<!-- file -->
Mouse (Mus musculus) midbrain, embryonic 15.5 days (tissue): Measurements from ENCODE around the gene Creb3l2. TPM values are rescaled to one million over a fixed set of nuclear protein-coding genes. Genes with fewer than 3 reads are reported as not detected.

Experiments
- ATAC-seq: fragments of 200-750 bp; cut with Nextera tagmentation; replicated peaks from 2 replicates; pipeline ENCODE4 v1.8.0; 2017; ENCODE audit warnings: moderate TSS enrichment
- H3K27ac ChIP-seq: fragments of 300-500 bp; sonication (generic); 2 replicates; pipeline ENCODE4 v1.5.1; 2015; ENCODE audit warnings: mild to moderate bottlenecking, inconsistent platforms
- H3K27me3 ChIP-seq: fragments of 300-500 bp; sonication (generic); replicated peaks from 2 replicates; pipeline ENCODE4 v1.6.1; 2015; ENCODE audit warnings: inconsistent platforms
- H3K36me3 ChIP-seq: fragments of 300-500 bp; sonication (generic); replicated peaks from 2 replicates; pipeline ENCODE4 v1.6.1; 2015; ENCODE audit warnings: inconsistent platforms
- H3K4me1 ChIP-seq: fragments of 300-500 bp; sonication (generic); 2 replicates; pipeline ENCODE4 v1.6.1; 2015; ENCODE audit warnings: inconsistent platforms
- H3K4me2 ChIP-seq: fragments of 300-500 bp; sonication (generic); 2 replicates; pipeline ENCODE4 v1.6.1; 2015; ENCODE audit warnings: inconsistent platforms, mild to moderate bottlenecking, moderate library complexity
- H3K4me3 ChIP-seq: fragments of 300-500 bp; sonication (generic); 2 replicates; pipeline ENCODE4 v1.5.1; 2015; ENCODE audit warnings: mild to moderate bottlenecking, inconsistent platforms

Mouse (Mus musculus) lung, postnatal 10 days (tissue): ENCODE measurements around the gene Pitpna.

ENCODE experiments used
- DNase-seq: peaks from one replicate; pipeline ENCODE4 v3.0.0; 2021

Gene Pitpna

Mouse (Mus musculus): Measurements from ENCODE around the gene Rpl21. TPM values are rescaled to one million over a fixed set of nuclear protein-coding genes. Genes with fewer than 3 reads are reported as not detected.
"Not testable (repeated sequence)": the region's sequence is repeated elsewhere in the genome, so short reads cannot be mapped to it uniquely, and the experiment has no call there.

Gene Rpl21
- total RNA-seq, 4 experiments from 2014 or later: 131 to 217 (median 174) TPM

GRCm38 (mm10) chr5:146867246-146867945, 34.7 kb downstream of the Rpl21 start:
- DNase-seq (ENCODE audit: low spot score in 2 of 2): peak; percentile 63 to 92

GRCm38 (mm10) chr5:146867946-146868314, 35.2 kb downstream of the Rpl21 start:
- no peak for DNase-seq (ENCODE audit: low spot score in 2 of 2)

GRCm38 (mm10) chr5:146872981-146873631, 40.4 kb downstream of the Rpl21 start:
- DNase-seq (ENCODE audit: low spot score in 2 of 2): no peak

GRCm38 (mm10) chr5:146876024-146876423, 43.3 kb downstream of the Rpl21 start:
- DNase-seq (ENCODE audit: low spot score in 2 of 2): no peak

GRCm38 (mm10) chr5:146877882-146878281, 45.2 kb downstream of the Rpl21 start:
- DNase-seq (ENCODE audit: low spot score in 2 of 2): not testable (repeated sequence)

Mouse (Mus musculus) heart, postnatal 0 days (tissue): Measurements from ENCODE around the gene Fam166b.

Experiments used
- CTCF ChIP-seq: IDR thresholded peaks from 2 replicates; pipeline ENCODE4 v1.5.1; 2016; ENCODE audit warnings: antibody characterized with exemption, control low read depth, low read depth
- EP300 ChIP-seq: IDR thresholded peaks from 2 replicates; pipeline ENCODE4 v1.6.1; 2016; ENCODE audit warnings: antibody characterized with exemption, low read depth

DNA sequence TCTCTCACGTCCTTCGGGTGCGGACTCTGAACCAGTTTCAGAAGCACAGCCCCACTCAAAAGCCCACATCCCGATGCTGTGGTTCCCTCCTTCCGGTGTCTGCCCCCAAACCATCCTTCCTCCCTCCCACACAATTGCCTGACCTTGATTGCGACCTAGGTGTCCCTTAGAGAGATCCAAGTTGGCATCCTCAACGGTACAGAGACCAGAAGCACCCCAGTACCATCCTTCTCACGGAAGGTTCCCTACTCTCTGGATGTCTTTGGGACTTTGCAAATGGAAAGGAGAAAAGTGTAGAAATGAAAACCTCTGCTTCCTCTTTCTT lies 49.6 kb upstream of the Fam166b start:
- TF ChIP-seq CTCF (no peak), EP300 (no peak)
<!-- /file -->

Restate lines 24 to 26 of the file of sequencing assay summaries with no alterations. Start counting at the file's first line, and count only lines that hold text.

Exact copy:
GRCm38 (mm10) chr5:146876024-146876423, 43.3 kb downstream of the Rpl21 start:
- DNase-seq (ENCODE audit: low spot score in 2 of 2): no peak

GRCm38 (mm10) chr5:146877882-146878281, 45.2 kb downstream of the Rpl21 start: